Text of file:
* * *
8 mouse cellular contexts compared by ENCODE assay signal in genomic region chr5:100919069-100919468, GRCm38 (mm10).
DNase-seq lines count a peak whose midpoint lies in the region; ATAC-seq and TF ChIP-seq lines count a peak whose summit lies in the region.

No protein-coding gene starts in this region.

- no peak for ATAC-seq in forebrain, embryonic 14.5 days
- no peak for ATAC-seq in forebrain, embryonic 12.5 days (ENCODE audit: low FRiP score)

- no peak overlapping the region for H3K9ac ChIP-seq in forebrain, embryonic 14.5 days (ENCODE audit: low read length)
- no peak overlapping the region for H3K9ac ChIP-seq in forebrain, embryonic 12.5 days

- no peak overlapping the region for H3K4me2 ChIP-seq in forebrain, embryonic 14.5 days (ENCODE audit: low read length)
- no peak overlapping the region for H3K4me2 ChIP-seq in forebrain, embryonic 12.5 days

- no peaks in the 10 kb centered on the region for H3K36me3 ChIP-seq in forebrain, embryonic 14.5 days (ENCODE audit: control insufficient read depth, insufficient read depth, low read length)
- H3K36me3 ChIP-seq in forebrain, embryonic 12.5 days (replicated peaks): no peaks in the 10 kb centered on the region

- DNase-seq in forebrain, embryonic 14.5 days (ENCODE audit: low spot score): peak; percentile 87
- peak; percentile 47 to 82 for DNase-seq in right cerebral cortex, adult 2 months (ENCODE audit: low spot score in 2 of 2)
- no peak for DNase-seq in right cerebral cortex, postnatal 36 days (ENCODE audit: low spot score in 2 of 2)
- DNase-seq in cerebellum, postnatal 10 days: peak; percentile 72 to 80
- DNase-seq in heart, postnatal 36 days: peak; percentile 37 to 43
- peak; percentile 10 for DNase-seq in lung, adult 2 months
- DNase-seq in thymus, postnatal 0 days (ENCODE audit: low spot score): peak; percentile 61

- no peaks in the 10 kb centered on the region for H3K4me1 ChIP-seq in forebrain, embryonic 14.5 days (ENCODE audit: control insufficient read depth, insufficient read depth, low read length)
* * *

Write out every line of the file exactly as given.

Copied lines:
8 mouse cellular contexts compared by ENCODE assay signal in genomic region chr5:100919069-100919468, GRCm38 (mm10).
DNase-seq lines count a peak whose midpoint lies in the region; ATAC-seq and TF ChIP-seq lines count a peak whose summit lies in the region.

No protein-coding gene starts in this region.

- no peak for ATAC-seq in forebrain, embryonic 14.5 days
- no peak for ATAC-seq in forebrain, embryonic 12.5 days (ENCODE audit: low FRiP score)

- no peak overlapping the region for H3K9ac ChIP-seq in forebrain, embryonic 14.5 days (ENCODE audit: low read length)
- no peak overlapping the region for H3K9ac ChIP-seq in forebrain, embryonic 12.5 days

- no peak overlapping the region for H3K4me2 ChIP-seq in forebrain, embryonic 14.5 days (ENCODE audit: low read length)
- no peak overlapping the region for H3K4me2 ChIP-seq in forebrain, embryonic 12.5 days

- no peaks in the 10 kb centered on the region for H3K36me3 ChIP-seq in forebrain, embryonic 14.5 days (ENCODE audit: control insufficient read depth, insufficient read depth, low read length)
- H3K36me3 ChIP-seq in forebrain, embryonic 12.5 days (replicated peaks): no peaks in the 10 kb centered on the region

- DNase-seq in forebrain, embryonic 14.5 days (ENCODE audit: low spot score): peak; percentile 87
- peak; percentile 47 to 82 for DNase-seq in right cerebral cortex, adult 2 months (ENCODE audit: low spot score in 2 of 2)
- no peak for DNase-seq in right cerebral cortex, postnatal 36 days (ENCODE audit: low spot score in 2 of 2)
- DNase-seq in cerebellum, postnatal 10 days: peak; percentile 72 to 80
- DNase-seq in heart, postnatal 36 days: peak; percentile 37 to 43
- peak; percentile 10 for DNase-seq in lung, adult 2 months
- DNase-seq in thymus, postnatal 0 days (ENCODE audit: low spot score): peak; percentile 61

- no peaks in the 10 kb centered on the region for H3K4me1 ChIP-seq in forebrain, embryonic 14.5 days (ENCODE audit: control insufficient read depth, insufficient read depth, low read length)